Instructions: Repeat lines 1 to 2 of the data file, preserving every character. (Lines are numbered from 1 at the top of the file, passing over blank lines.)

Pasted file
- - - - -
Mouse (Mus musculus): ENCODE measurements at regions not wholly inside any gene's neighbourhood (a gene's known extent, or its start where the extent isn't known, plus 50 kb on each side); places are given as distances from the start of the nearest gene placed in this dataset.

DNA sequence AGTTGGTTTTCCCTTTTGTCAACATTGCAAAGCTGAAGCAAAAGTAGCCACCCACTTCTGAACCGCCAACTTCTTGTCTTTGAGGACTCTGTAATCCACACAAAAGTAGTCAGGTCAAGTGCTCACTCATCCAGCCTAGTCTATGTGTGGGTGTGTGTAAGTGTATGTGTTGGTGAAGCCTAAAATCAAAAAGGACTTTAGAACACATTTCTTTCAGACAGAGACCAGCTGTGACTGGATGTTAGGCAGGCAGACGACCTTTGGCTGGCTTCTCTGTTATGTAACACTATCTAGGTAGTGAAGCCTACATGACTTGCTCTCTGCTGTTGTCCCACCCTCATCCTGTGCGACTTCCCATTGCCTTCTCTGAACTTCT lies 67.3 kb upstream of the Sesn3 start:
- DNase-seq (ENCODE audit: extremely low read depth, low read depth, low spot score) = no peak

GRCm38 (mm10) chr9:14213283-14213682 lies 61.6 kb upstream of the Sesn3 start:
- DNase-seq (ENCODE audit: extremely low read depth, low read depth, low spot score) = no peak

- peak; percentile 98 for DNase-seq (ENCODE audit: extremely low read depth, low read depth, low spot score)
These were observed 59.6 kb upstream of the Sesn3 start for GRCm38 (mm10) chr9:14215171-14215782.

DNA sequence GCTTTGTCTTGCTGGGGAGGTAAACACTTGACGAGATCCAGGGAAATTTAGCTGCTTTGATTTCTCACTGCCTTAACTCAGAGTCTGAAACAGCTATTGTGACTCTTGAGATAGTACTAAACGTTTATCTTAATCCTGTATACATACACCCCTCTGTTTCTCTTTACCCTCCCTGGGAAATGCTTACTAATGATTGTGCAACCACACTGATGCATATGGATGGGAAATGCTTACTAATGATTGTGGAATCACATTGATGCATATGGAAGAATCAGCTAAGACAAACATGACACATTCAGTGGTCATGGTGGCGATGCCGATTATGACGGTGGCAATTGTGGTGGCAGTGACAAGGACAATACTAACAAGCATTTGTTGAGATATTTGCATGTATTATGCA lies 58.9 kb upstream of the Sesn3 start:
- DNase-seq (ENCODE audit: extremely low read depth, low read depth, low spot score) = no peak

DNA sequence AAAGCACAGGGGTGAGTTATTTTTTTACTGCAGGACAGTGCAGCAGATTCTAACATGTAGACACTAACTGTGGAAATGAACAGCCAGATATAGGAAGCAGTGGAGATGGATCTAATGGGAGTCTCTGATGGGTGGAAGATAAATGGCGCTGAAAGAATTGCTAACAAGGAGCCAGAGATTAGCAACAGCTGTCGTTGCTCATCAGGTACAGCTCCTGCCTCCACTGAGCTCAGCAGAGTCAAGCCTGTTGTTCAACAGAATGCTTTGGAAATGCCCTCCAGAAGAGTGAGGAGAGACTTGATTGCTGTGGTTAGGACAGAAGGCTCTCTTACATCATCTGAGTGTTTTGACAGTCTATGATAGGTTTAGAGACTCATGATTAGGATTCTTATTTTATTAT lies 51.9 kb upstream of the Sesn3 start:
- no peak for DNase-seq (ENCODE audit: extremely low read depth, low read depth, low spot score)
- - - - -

Mouse (Mus musculus): ENCODE measurements at regions not wholly inside any gene's neighbourhood (a gene's known extent, or its start where the extent isn't known, plus 50 kb on each side); places are given as distances from the start of the nearest gene placed in this dataset.

DNA sequence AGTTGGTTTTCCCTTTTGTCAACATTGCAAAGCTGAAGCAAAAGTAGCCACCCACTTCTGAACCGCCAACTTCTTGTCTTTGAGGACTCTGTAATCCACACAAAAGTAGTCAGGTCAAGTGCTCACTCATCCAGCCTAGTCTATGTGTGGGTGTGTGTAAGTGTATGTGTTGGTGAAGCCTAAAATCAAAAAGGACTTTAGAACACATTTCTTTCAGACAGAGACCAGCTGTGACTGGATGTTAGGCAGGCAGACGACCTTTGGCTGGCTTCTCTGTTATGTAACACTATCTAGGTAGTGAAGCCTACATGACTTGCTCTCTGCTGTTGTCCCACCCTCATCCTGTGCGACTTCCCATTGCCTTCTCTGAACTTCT lies 67.3 kb upstream of the Sesn3 start: